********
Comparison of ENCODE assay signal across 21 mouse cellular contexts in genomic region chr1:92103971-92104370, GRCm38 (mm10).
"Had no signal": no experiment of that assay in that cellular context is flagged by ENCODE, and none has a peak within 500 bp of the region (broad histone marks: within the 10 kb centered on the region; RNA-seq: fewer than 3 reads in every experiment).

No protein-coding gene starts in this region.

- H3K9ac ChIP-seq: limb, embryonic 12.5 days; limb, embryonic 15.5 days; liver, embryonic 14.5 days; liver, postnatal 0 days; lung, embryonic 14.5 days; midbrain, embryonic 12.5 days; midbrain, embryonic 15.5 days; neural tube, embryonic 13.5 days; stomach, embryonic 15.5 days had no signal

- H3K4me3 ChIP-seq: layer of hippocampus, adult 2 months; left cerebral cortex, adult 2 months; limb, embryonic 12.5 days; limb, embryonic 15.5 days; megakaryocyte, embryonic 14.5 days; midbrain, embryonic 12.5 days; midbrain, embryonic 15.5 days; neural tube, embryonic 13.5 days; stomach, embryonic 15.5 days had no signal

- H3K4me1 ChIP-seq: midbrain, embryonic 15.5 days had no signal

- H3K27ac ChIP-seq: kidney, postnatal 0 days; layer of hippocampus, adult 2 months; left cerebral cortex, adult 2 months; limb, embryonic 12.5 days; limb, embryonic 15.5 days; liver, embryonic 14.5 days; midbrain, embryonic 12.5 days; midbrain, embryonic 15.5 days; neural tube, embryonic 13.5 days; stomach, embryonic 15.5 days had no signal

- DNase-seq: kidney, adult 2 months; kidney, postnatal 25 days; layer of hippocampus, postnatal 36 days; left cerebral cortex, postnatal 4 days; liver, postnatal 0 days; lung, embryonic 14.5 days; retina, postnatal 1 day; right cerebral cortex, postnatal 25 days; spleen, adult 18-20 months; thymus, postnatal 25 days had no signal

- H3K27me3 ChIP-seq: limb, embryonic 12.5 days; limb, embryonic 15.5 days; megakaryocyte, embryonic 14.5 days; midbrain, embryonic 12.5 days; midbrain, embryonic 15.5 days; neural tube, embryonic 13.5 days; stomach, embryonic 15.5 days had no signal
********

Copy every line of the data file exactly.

Comparison of ENCODE assay signal across 21 mouse cellular contexts in genomic region chr1:92103971-92104370, GRCm38 (mm10).
"Had no signal": no experiment of that assay in that cellular context is flagged by ENCODE, and none has a peak within 500 bp of the region (broad histone marks: within the 10 kb centered on the region; RNA-seq: fewer than 3 reads in every experiment).

No protein-coding gene starts in this region.

- H3K9ac ChIP-seq: limb, embryonic 12.5 days; limb, embryonic 15.5 days; liver, embryonic 14.5 days; liver, postnatal 0 days; lung, embryonic 14.5 days; midbrain, embryonic 12.5 days; midbrain, embryonic 15.5 days; neural tube, embryonic 13.5 days; stomach, embryonic 15.5 days had no signal

- H3K4me3 ChIP-seq: layer of hippocampus, adult 2 months; left cerebral cortex, adult 2 months; limb, embryonic 12.5 days; limb, embryonic 15.5 days; megakaryocyte, embryonic 14.5 days; midbrain, embryonic 12.5 days; midbrain, embryonic 15.5 days; neural tube, embryonic 13.5 days; stomach, embryonic 15.5 days had no signal

- H3K4me1 ChIP-seq: midbrain, embryonic 15.5 days had no signal

- H3K27ac ChIP-seq: kidney, postnatal 0 days; layer of hippocampus, adult 2 months; left cerebral cortex, adult 2 months; limb, embryonic 12.5 days; limb, embryonic 15.5 days; liver, embryonic 14.5 days; midbrain, embryonic 12.5 days; midbrain, embryonic 15.5 days; neural tube, embryonic 13.5 days; stomach, embryonic 15.5 days had no signal

- DNase-seq: kidney, adult 2 months; kidney, postnatal 25 days; layer of hippocampus, postnatal 36 days; left cerebral cortex, postnatal 4 days; liver, postnatal 0 days; lung, embryonic 14.5 days; retina, postnatal 1 day; right cerebral cortex, postnatal 25 days; spleen, adult 18-20 months; thymus, postnatal 25 days had no signal

- H3K27me3 ChIP-seq: limb, embryonic 12.5 days; limb, embryonic 15.5 days; megakaryocyte, embryonic 14.5 days; midbrain, embryonic 12.5 days; midbrain, embryonic 15.5 days; neural tube, embryonic 13.5 days; stomach, embryonic 15.5 days had no signal